Boost logo

Boost :

From: Michael Marcin (mike_at_[hidden])
Date: 2007-03-03 15:46:11

Jeff Garland wrote:
>> 1) enhance itself and
>> 2) provide more convenient (e.g. modular) binary boost packages.
> I mostly agree with this in that a) most boost libs still require no building,
> b) there's a windows installer now available from boost consulting, c) various
> *nix systems have binaries available (I can do apt-get on my Linux system one
> lib at a time for the 'built libs' -- others can use RPMs).
> So given all that is it really worth pursuing this stuff at all?

Yes! The windows installer and prebuilt binaries are only available on
some platforms. My company in particular works on many closed platforms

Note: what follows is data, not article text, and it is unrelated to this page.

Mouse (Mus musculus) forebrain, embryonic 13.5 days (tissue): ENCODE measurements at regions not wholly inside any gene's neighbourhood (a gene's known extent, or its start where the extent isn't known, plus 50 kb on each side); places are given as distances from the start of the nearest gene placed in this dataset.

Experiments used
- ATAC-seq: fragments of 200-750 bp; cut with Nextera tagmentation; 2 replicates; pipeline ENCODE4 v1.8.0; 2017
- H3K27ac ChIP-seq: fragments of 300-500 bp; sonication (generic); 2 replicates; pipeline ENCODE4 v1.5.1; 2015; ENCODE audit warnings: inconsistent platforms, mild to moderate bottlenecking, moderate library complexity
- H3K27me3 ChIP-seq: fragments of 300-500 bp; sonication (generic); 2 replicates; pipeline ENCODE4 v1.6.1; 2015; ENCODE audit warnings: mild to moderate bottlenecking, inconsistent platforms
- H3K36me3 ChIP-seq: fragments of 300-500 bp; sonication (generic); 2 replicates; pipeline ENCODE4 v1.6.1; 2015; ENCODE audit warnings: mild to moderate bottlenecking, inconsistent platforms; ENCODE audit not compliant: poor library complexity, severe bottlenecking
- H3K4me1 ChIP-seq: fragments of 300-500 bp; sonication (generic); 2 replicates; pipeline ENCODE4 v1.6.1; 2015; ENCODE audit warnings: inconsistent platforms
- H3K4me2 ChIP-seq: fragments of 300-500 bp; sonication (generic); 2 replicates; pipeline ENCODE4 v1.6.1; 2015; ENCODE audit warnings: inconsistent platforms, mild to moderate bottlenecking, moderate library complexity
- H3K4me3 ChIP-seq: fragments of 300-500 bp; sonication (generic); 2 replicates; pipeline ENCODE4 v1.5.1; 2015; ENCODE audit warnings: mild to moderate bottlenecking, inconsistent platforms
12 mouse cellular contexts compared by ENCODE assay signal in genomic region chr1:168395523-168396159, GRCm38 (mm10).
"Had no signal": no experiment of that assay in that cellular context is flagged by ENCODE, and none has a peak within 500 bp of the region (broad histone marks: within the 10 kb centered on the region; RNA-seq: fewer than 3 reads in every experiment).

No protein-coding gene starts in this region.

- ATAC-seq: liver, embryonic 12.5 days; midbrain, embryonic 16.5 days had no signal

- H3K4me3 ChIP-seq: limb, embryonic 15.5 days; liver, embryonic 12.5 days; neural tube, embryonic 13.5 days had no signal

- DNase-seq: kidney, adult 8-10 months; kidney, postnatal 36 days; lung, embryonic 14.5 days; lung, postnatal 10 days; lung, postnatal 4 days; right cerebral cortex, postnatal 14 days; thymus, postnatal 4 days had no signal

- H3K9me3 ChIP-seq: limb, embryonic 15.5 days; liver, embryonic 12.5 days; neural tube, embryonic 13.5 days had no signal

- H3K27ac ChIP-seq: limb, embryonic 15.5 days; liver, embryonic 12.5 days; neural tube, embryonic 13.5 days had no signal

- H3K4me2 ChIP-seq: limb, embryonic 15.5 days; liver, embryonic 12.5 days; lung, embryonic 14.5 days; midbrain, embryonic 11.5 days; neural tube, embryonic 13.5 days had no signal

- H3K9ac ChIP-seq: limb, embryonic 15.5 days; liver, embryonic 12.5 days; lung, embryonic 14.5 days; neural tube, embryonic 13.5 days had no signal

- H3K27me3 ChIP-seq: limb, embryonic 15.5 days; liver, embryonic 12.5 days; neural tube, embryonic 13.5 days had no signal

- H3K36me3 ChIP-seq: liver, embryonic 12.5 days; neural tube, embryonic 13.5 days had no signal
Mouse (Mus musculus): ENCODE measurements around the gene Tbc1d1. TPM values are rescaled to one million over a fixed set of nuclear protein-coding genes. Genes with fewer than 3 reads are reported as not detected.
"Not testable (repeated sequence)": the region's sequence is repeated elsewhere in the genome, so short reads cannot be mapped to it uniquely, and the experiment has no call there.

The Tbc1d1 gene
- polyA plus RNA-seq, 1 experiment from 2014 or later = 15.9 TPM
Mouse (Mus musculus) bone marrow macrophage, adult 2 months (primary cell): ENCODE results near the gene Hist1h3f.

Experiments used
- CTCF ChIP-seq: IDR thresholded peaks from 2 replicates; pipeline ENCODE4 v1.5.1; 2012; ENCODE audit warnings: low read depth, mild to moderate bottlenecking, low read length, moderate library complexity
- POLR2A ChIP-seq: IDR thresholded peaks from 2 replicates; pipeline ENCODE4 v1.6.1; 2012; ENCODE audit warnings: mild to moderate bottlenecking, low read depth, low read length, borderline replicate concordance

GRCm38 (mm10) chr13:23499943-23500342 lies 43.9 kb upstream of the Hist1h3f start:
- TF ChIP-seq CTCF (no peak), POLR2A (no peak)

that probably cannot be openly supported and tested by Boost.

Even if they were available we wouldn't use them because a prebuilt
binary removes one the biggest reasons we feel comfortable using Boost.
   If we find a problem we have the entire source available to us and
can fix the problem locally without having to depend on arbitrary 3rd
party. If we don't build that binaries from source we can't be sure
we'll be able to later if a problem arises.

P.S. IMO Boost is already reasonably modular, portions of MPL,
Preprocessor, and Type Traits are used by almost every library I've
needed so far but not much more

- Michael Marcin

Boost list run by bdawes at, gregod at, cpdaniel at, john at